Pittsfield Mayor Daniel Bianchi’s attempt to remove Albert "Butch" Pisani from the Licensing Board and the City Council’s rejection of that attempt Tuesday night not only leaves the makeup of the board in doubt but raises troubling questions about the validity of the board’s votes and actions if City Hall’s interpretation of state law is accurate.
The mayor maintains that Mr. Pisani must leave the Licensing Board immediately after 32 years of service because his presence on the board of the GEAA, which holds a liquor license, puts him in violation of state law. Councilors, most notably Barry Clairmont and Christine Yon, asserted that due process was not followed in his dismissal and a veteran Pittsfield volunteer was mistreated. Complicating matters, Mr. Pisani says he left the GEAA board two years ago while the organization’s annual reports on file with the secretary of state still list him as a member.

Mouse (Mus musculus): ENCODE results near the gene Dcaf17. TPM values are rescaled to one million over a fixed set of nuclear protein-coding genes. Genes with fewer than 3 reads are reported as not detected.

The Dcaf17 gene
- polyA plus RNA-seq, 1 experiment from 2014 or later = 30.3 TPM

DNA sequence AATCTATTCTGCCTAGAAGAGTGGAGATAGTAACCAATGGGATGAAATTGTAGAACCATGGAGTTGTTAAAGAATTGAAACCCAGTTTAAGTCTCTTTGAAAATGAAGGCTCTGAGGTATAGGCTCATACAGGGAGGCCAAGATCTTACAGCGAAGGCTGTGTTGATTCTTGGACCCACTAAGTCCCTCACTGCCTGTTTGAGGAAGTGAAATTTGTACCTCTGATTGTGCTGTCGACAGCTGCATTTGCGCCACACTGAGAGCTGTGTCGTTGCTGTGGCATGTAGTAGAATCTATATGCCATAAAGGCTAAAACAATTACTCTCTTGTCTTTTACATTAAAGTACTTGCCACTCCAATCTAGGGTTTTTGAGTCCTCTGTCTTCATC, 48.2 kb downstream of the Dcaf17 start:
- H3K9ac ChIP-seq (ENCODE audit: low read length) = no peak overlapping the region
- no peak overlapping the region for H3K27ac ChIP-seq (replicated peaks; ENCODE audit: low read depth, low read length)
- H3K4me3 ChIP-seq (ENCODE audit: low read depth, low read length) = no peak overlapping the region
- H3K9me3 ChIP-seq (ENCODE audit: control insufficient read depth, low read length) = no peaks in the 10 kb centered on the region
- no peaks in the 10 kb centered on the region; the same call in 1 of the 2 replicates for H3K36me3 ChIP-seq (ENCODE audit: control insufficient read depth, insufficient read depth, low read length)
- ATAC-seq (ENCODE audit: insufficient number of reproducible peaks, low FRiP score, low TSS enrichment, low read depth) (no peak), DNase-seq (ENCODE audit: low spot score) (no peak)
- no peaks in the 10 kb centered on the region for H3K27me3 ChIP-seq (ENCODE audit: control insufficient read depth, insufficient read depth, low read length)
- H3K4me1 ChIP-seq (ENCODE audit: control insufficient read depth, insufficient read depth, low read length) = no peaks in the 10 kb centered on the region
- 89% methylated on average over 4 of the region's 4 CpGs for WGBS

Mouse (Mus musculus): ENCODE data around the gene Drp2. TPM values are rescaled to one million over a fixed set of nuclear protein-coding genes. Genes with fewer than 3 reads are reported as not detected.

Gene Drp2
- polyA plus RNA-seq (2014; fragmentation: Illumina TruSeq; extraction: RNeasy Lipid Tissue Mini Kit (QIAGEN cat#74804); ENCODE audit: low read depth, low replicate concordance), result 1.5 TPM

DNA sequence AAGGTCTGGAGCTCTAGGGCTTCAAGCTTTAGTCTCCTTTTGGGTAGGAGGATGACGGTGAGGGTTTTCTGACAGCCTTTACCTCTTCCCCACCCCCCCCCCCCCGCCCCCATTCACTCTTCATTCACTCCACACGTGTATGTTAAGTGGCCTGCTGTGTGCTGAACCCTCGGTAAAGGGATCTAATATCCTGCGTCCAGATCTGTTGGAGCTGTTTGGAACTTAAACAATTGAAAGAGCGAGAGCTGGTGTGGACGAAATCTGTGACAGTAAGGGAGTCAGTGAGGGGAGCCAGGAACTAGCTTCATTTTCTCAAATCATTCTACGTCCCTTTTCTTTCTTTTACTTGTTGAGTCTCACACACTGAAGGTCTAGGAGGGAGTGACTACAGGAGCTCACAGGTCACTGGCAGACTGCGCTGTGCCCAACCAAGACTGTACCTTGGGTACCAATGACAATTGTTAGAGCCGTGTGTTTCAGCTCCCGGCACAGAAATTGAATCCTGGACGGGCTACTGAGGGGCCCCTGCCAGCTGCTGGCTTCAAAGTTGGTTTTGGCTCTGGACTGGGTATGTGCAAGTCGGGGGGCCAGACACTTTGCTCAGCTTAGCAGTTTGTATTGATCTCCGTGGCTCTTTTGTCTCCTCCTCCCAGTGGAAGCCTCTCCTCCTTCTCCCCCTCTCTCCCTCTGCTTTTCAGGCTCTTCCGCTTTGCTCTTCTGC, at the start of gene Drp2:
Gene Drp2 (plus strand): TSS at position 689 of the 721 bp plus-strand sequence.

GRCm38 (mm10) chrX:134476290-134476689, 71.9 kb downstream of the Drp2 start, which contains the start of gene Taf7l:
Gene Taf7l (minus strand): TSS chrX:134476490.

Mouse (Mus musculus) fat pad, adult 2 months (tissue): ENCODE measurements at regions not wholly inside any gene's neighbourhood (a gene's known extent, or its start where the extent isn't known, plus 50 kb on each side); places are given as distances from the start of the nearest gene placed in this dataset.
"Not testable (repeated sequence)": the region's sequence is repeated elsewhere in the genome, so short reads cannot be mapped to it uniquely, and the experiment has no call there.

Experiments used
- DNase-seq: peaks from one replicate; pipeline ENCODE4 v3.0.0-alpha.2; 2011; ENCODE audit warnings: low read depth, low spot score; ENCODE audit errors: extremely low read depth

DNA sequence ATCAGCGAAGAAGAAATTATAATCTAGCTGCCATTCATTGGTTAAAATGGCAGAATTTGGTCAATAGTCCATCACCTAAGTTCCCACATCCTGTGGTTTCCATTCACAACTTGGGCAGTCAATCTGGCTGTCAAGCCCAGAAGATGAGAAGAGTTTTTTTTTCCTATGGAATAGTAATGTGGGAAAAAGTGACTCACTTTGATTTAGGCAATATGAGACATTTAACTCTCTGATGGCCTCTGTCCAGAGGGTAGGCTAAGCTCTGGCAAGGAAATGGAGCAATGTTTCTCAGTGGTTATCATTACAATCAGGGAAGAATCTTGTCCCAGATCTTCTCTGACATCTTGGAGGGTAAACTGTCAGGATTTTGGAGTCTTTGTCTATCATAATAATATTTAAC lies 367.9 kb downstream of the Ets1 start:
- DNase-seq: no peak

Massachusetts General Law chapter 138, section 4 says a member of a licensing board who "directly or indirectly" is involved in the sale of alcohol not only can be removed from the board but his "office shall immediately become vacant." The GEAA sells alcoholic refreshments and as a board member Mr. Pisani does not appear to do so "directly," but does he do so "indirectly"? The law doesn’t define its two key terms. If section 4 doesn’t apply, than section 5 does, and it stipulates that the board member targeted for removal can appeal to Superior Court. In an impassioned appearance at the council’s "open mike" session, Mr. Pisani indicated he does not intend to go quietly.
If section 4 applies and Mr. Pisani’s posi tion immediately became vacant upon his association with the GEAA, what impact does that have on the decisions the board made with him as a conflicted voting member? That’s a path no one in the city wants to go down. If section 5 is viable, the city may follow a less perilous path.
Mr. Pisani’s confusing status with the GEAA must be clarified. If he is still on the GEAA board he should resign one of his two board positions immediately. If he leaves the GEAA board, stays on the Licensing Board, and Mr. Bianchi remains determined to remove him then no matter who is right or wrong in their interpretation of the applicable law, a legal battle appears to be inevitable.